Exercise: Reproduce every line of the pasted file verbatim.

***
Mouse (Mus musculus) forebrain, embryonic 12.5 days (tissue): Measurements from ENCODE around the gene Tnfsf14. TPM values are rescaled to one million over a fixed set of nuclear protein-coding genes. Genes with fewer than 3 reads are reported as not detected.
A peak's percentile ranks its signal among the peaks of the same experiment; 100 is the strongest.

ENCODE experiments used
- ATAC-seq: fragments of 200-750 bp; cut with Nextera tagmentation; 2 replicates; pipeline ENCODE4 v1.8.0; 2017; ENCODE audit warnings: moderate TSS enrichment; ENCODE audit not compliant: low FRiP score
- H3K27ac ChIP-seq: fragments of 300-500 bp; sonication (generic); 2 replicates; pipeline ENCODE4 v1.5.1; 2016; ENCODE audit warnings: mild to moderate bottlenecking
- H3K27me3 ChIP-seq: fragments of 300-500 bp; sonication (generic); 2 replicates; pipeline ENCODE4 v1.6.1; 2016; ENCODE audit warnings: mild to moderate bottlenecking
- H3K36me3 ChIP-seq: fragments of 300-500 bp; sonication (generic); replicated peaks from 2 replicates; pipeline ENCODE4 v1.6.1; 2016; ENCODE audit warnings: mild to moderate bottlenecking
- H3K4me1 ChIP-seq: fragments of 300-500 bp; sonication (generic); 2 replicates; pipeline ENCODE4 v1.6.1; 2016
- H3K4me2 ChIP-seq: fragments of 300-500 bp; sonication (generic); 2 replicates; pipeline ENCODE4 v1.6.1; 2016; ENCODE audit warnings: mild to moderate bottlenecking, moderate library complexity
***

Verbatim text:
Mouse (Mus musculus) forebrain, embryonic 12.5 days (tissue): Measurements from ENCODE around the gene Tnfsf14. TPM values are rescaled to one million over a fixed set of nuclear protein-coding genes. Genes with fewer than 3 reads are reported as not detected.
A peak's percentile ranks its signal among the peaks of the same experiment; 100 is the strongest.

ENCODE experiments used
- ATAC-seq: fragments of 200-750 bp; cut with Nextera tagmentation; 2 replicates; pipeline ENCODE4 v1.8.0; 2017; ENCODE audit warnings: moderate TSS enrichment; ENCODE audit not compliant: low FRiP score
- H3K27ac ChIP-seq: fragments of 300-500 bp; sonication (generic); 2 replicates; pipeline ENCODE4 v1.5.1; 2016; ENCODE audit warnings: mild to moderate bottlenecking
- H3K27me3 ChIP-seq: fragments of 300-500 bp; sonication (generic); 2 replicates; pipeline ENCODE4 v1.6.1; 2016; ENCODE audit warnings: mild to moderate bottlenecking
- H3K36me3 ChIP-seq: fragments of 300-500 bp; sonication (generic); replicated peaks from 2 replicates; pipeline ENCODE4 v1.6.1; 2016; ENCODE audit warnings: mild to moderate bottlenecking
- H3K4me1 ChIP-seq: fragments of 300-500 bp; sonication (generic); 2 replicates; pipeline ENCODE4 v1.6.1; 2016
- H3K4me2 ChIP-seq: fragments of 300-500 bp; sonication (generic); 2 replicates; pipeline ENCODE4 v1.6.1; 2016; ENCODE audit warnings: mild to moderate bottlenecking, moderate library complexity